Deciding on UNC, who’s in charge of our health and the budget…still



Why come to UNC-Chapel Hill?

There is an interesting conversation on a student forum in which students are discussing whether to go to Columbia for a degree in health promotion or to UNC-Chapel Hill for health policy. (Of course, I think they should come here!) They talked about the welcoming atmosphere and good interactions between students and faculty at our Gillings School of Global Public Health. Some other things to consider: our Health Policy and Management department gives has a fabulous advisor, Jeffrey Simms, MSPH, Director of Professional Development and Alumni Relations, who students them line up internships and jobs. (Other people help, as well.) That kind of support is worth a lot. Also, the department is rated in the top few health policy departments in the country. The faculty are superb, so are the students, and the department is diverse in terms of race/ethnicity and students’ backgrounds. The vast majority of our graduates find jobs, and, over time, they land in high ranking positions in government, industry, academia, and non-profit sectors. Students are very involved in the department and have lots of opportunities to collaborate with one another and faculty on projects.

The budget story continues

I am glad the governor found an additional $1 billion, but that isn’t going to solve our financial problems at UNC-Chapel Hill although it might make them a bit less painful. I feel badly that we must resort to tuition increases, but it is one of the few options we have to maintain quality. It’s been estimated that students pay only about 20% of the cost of education. We are in the bottom tier of schools of public health for cost of tuition, faculty salaries and some other important indicators of competitiveness. We cannot continue to deliver quality education without some respite from lost revenue. We will do our best to provide support to students who need it.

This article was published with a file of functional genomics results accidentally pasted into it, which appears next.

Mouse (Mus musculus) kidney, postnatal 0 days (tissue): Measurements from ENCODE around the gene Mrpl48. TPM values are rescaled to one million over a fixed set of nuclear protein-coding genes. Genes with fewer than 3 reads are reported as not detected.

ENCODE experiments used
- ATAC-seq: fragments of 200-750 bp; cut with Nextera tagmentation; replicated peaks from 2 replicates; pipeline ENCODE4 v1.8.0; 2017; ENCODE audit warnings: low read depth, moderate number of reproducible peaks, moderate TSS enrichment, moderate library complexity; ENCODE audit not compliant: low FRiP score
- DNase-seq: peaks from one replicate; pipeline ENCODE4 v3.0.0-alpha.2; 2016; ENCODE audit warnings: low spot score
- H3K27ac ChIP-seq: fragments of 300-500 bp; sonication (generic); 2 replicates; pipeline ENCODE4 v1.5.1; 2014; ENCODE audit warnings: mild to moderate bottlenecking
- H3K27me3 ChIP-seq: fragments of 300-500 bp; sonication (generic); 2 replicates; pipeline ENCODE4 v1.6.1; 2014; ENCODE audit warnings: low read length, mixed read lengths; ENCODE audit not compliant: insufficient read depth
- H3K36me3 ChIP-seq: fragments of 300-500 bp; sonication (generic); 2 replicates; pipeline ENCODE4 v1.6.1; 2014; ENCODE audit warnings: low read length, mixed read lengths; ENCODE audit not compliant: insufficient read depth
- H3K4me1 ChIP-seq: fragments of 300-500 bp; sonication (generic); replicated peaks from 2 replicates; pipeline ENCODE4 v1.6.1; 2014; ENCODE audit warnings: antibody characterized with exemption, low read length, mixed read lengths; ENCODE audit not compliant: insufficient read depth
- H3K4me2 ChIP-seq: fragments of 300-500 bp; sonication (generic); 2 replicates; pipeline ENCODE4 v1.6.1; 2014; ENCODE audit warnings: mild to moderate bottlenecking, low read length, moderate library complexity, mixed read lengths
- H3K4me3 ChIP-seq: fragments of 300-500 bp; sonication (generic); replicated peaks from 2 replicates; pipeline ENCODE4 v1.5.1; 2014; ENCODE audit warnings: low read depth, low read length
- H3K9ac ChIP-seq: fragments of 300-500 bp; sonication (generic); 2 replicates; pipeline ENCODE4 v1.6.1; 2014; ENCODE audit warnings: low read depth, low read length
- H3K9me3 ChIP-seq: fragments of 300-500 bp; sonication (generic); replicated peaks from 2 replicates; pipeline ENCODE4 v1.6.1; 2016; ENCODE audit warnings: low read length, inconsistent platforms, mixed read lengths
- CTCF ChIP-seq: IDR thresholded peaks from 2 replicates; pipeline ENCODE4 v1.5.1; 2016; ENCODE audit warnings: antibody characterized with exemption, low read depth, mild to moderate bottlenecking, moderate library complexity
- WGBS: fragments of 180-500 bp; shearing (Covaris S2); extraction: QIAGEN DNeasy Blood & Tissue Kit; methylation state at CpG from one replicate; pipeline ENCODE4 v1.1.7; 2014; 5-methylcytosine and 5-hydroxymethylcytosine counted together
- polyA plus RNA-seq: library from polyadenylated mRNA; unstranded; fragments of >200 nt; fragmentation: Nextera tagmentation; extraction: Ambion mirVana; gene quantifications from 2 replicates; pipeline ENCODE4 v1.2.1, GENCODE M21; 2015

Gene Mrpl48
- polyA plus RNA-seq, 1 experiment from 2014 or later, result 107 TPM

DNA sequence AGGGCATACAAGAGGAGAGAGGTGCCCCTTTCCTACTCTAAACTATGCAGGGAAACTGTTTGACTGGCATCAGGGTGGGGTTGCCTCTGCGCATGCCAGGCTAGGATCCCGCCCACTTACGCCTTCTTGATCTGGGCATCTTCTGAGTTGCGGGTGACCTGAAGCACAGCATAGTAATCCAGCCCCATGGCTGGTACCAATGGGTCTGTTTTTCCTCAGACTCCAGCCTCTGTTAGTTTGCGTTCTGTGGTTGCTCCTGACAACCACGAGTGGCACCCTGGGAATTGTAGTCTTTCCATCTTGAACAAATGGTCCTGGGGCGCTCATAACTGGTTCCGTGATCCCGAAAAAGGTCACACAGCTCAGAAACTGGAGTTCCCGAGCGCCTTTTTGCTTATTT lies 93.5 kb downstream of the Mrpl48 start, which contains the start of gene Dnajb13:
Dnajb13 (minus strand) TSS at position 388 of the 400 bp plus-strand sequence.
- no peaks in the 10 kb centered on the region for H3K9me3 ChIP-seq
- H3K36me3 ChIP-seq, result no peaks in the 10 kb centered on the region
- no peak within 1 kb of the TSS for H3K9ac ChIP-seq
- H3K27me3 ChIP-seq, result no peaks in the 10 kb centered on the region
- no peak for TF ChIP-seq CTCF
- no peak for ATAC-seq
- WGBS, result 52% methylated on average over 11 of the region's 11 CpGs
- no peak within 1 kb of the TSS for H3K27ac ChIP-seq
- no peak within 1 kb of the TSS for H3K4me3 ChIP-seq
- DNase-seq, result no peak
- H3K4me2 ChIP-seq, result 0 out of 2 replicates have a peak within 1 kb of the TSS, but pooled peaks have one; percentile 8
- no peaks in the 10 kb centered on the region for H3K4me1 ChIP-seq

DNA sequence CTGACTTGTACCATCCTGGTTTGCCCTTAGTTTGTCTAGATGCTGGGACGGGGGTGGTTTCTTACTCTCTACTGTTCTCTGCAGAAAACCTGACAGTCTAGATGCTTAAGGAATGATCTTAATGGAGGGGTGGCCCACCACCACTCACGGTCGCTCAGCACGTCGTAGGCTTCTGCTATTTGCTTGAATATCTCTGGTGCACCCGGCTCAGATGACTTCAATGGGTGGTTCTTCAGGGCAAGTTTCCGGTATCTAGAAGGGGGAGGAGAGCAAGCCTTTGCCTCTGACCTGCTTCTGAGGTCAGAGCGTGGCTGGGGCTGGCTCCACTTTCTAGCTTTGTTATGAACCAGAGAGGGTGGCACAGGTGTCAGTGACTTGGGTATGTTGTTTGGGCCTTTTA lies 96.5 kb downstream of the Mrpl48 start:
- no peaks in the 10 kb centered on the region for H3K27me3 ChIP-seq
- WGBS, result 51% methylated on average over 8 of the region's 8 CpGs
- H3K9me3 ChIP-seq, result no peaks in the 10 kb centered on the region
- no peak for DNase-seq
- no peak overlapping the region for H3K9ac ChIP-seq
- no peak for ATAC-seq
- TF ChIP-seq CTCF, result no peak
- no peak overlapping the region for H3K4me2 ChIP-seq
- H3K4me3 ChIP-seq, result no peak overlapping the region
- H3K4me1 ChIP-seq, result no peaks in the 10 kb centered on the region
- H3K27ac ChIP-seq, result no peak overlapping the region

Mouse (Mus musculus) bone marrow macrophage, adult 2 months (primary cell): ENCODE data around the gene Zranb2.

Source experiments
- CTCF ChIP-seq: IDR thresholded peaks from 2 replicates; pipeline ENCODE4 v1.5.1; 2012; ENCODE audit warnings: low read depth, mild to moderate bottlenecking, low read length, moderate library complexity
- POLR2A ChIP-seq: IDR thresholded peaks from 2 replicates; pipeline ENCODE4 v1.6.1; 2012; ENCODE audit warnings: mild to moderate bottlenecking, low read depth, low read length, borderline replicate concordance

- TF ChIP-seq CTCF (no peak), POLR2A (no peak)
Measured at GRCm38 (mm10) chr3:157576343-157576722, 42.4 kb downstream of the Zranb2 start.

People keep asking when we will know our budget. It’s a long process, and we probably won’t have a final budget until late summer. We know for sure that we are giving up another 3.5% of non-recurring funds March 1st, and on July 1st, we will receive a permanent budget cut of 5%. Other permanent cuts will follow, but we don’t know the exact number yet. We are constantly juggling and trying to stay on top of rumors while doing responsible projections and scenarios. I am impressed by how diligently chairs, other unit heads, business managers and folks in our central business and finance offices are working to minimize layoffs. There is good news; state revenue is increasing. That means better days ahead.  Dean Mike Smith of the School of Government did a fabulous blog post that explains a lot of the mystery behind the State’s budget woes.

It’s partly up to us

A provocative article by Tom Campbell in the Citizen-Times, was headlined It’s Up to You, a take-off on the Kay Kyser song written in 1945 when it was discovered that many North Carolinians were too unhealthy and unfit to join the military. Citizens were exhorted to eat healthier, exercise more and practice other recommended behaviors. We know a lot more now than in 1945 about how to live healthier lives, but our state still is in the bottom quartile of states—37th healthiest. A lot of it is up to us—to maintain healthy weight, exercise regularly, not smoke, drink alcohol moderately or not at all, get regular cancer check-ups, maintain healthy blood pressure. But some part of our health is due to other factors — our genes, environment, access to health care, how much education we have and income. We also know that ill health occurs more in those who are minority, low income and people with less formal education. In public health, we must continue to pay attention to people who are underserved, minority, poor and ignored.

Happy Monday. Barbara

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